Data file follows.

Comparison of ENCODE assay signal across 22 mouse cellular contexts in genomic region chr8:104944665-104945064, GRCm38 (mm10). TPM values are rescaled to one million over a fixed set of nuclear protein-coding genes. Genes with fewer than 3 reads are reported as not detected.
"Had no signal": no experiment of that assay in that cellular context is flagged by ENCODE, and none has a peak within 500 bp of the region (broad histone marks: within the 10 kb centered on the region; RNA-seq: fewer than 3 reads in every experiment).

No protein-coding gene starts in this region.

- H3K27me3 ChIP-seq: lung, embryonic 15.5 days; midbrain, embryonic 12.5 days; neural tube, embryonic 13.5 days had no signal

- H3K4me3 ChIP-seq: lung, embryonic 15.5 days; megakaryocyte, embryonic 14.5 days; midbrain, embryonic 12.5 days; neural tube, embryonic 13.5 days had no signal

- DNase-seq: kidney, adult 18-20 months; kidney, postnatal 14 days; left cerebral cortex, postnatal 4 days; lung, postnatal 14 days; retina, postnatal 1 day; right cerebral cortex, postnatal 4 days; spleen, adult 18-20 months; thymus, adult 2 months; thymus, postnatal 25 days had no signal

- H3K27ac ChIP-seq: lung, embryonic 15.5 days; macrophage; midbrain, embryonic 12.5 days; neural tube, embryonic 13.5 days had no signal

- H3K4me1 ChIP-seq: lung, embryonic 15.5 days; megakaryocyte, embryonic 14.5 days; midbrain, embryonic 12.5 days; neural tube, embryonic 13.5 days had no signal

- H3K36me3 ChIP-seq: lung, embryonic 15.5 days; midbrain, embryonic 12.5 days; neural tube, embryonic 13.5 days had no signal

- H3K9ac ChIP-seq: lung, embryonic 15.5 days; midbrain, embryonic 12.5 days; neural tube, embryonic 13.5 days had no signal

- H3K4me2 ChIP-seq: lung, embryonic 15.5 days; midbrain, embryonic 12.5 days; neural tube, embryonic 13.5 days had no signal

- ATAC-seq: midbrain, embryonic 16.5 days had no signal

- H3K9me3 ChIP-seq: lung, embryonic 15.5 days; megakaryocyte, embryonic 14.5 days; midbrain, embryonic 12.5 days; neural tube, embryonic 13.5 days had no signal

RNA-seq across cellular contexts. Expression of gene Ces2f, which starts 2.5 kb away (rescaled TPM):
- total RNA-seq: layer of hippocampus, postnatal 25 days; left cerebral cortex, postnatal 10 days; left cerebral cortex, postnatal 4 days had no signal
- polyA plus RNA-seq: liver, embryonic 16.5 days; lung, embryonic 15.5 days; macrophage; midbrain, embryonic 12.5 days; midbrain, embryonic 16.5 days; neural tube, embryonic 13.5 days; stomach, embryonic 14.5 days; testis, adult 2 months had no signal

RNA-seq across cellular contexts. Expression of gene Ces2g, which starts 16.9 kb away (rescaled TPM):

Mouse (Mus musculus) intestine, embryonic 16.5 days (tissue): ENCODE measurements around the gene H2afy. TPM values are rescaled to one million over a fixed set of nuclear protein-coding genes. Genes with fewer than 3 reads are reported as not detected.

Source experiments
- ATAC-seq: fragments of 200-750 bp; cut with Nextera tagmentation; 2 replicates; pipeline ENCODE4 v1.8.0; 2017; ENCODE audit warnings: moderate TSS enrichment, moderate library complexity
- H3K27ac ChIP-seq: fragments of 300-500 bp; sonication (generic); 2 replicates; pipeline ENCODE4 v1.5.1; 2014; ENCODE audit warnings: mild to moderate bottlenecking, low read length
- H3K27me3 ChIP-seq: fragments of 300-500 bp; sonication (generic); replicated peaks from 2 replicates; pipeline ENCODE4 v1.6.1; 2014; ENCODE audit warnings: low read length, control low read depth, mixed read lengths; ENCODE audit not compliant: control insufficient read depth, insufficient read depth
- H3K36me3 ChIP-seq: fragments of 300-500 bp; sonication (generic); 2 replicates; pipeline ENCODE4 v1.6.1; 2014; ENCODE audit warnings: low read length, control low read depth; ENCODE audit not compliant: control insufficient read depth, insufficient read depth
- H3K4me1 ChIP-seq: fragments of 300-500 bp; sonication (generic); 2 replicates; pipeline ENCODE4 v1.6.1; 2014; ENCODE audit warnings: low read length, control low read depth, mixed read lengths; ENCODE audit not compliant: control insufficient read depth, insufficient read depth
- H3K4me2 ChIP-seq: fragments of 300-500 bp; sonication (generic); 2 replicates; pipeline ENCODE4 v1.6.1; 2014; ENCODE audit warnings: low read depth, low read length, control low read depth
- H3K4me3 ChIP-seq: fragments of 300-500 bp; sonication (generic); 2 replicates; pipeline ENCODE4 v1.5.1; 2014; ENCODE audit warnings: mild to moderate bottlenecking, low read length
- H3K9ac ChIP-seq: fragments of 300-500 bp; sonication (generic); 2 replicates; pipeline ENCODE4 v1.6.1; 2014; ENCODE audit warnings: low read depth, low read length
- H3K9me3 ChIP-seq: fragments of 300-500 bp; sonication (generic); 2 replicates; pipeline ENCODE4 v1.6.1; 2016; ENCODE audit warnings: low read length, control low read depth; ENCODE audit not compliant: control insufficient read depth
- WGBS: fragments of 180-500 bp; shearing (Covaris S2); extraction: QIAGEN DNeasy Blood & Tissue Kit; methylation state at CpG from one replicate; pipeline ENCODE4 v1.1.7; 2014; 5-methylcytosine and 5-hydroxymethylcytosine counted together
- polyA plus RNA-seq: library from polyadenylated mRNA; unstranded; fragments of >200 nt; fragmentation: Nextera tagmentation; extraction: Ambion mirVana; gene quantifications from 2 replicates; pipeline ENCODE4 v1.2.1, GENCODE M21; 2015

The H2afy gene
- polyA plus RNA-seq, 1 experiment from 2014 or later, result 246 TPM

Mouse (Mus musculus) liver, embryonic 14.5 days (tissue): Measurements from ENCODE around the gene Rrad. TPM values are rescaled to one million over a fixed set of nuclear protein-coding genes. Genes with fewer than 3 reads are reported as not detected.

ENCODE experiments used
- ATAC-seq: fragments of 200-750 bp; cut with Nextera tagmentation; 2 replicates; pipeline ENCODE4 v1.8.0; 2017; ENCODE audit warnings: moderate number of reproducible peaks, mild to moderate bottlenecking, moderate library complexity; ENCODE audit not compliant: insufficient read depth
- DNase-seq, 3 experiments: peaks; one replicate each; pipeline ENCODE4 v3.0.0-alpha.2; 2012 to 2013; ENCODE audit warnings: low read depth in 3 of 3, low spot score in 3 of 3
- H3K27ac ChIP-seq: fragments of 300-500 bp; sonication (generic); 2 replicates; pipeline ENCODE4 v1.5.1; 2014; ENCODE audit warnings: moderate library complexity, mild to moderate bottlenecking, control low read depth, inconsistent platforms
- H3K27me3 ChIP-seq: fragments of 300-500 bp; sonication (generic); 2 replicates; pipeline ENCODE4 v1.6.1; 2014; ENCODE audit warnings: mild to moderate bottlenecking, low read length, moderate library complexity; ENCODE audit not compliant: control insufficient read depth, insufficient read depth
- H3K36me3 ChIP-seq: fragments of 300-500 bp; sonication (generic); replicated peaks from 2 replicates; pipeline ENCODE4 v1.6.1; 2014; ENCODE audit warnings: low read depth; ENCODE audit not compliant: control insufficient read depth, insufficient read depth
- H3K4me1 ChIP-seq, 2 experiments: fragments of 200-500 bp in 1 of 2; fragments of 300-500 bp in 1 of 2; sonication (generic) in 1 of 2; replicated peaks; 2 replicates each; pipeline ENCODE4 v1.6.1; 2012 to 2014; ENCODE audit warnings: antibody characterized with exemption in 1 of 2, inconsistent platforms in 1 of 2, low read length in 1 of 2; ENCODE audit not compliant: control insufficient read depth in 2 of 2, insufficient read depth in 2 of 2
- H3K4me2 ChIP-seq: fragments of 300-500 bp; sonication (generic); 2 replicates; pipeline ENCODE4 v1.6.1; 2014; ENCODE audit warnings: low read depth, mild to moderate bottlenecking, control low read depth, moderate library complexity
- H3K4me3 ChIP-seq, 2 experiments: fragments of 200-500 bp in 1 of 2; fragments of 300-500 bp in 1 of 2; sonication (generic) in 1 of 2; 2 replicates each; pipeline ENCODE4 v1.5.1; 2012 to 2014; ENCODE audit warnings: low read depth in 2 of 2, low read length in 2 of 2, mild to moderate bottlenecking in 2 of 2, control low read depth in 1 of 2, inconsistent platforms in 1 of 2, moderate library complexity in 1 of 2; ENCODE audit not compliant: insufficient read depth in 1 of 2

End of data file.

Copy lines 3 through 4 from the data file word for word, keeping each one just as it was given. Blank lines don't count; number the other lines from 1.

No protein-coding gene starts in this region.

- H3K27me3 ChIP-seq: lung, embryonic 15.5 days; midbrain, embryonic 12.5 days; neural tube, embryonic 13.5 days had no signal